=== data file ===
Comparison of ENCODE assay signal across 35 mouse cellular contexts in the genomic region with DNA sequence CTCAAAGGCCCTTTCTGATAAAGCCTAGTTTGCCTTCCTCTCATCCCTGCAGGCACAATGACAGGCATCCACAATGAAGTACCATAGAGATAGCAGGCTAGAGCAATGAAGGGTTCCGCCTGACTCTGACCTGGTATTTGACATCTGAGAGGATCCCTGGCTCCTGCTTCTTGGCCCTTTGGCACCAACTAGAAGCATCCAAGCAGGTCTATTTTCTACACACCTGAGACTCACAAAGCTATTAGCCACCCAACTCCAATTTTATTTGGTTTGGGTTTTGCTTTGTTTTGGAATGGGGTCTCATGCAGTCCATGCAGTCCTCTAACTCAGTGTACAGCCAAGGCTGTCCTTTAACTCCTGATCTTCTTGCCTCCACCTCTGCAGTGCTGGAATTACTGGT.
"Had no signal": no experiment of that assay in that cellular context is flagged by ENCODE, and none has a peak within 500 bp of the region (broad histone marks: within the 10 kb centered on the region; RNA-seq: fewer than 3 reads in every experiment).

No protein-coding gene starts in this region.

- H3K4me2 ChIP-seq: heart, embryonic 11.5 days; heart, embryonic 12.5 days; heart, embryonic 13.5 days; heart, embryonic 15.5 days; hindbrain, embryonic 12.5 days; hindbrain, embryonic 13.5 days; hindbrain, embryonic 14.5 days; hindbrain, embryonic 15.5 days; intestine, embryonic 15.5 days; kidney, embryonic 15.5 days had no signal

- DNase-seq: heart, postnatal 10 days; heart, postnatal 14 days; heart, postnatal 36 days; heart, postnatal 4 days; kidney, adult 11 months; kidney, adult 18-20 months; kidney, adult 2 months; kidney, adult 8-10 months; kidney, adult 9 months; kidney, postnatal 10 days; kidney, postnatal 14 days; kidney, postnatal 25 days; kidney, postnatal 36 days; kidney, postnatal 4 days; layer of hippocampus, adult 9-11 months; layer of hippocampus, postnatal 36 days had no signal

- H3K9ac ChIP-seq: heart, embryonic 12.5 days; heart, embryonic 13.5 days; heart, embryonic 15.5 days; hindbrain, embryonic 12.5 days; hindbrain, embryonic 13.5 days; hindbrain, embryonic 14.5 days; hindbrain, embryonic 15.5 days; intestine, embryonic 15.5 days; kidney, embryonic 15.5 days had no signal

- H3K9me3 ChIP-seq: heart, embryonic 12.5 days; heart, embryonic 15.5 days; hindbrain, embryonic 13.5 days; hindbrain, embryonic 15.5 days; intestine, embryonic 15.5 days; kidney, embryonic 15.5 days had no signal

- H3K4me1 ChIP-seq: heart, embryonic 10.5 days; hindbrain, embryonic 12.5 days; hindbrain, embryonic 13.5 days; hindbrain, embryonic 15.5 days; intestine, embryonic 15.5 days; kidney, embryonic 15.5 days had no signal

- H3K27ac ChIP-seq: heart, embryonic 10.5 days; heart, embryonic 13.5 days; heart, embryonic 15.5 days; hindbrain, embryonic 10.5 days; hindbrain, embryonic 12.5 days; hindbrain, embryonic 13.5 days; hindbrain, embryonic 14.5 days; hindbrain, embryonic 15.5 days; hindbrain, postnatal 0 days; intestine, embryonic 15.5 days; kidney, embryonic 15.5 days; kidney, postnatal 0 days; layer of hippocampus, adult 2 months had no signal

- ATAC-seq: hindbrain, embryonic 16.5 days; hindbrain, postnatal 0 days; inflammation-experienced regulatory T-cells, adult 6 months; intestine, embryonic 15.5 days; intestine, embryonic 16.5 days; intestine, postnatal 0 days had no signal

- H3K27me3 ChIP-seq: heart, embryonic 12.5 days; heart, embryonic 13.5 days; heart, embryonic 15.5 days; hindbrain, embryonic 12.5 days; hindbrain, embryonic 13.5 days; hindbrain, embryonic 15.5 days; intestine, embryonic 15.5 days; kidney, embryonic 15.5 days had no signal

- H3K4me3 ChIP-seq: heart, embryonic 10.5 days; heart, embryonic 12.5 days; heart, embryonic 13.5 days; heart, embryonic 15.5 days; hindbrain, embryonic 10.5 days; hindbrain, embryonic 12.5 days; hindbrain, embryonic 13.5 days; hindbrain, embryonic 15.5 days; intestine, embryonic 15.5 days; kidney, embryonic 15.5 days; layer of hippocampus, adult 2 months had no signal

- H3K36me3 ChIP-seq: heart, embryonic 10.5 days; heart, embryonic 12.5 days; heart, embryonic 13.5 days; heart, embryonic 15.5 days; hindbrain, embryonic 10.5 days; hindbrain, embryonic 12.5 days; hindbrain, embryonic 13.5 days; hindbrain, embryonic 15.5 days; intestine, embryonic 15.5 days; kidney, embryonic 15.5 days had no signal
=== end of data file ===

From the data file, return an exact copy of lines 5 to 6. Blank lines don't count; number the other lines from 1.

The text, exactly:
- DNase-seq: heart, postnatal 10 days; heart, postnatal 14 days; heart, postnatal 36 days; heart, postnatal 4 days; kidney, adult 11 months; kidney, adult 18-20 months; kidney, adult 2 months; kidney, adult 8-10 months; kidney, adult 9 months; kidney, postnatal 10 days; kidney, postnatal 14 days; kidney, postnatal 25 days; kidney, postnatal 36 days; kidney, postnatal 4 days; layer of hippocampus, adult 9-11 months; layer of hippocampus, postnatal 36 days had no signal

- H3K9ac ChIP-seq: heart, embryonic 12.5 days; heart, embryonic 13.5 days; heart, embryonic 15.5 days; hindbrain, embryonic 12.5 days; hindbrain, embryonic 13.5 days; hindbrain, embryonic 14.5 days; hindbrain, embryonic 15.5 days; intestine, embryonic 15.5 days; kidney, embryonic 15.5 days had no signal